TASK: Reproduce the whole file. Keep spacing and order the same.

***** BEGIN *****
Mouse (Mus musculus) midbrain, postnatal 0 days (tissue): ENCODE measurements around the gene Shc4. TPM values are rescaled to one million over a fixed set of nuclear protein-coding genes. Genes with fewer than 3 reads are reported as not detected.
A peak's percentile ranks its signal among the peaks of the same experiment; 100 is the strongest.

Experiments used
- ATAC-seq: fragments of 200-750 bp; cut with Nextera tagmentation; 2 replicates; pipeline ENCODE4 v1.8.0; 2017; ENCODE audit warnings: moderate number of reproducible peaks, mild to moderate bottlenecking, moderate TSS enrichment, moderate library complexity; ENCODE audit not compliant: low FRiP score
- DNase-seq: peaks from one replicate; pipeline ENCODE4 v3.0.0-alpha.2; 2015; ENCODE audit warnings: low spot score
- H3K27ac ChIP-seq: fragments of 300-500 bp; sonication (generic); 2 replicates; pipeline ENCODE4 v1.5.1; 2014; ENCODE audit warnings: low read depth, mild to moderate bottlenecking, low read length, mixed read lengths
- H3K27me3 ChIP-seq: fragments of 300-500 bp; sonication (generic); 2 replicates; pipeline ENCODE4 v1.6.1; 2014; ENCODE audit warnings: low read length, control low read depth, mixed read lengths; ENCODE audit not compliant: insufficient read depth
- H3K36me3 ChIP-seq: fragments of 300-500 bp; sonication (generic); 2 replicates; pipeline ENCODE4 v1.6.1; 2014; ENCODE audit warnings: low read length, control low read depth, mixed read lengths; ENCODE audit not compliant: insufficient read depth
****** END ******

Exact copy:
Mouse (Mus musculus) midbrain, postnatal 0 days (tissue): ENCODE measurements around the gene Shc4. TPM values are rescaled to one million over a fixed set of nuclear protein-coding genes. Genes with fewer than 3 reads are reported as not detected.
A peak's percentile ranks its signal among the peaks of the same experiment; 100 is the strongest.

Experiments used
- ATAC-seq: fragments of 200-750 bp; cut with Nextera tagmentation; 2 replicates; pipeline ENCODE4 v1.8.0; 2017; ENCODE audit warnings: moderate number of reproducible peaks, mild to moderate bottlenecking, moderate TSS enrichment, moderate library complexity; ENCODE audit not compliant: low FRiP score
- DNase-seq: peaks from one replicate; pipeline ENCODE4 v3.0.0-alpha.2; 2015; ENCODE audit warnings: low spot score
- H3K27ac ChIP-seq: fragments of 300-500 bp; sonication (generic); 2 replicates; pipeline ENCODE4 v1.5.1; 2014; ENCODE audit warnings: low read depth, mild to moderate bottlenecking, low read length, mixed read lengths
- H3K27me3 ChIP-seq: fragments of 300-500 bp; sonication (generic); 2 replicates; pipeline ENCODE4 v1.6.1; 2014; ENCODE audit warnings: low read length, control low read depth, mixed read lengths; ENCODE audit not compliant: insufficient read depth
- H3K36me3 ChIP-seq: fragments of 300-500 bp; sonication (generic); 2 replicates; pipeline ENCODE4 v1.6.1; 2014; ENCODE audit warnings: low read length, control low read depth, mixed read lengths; ENCODE audit not compliant: insufficient read depth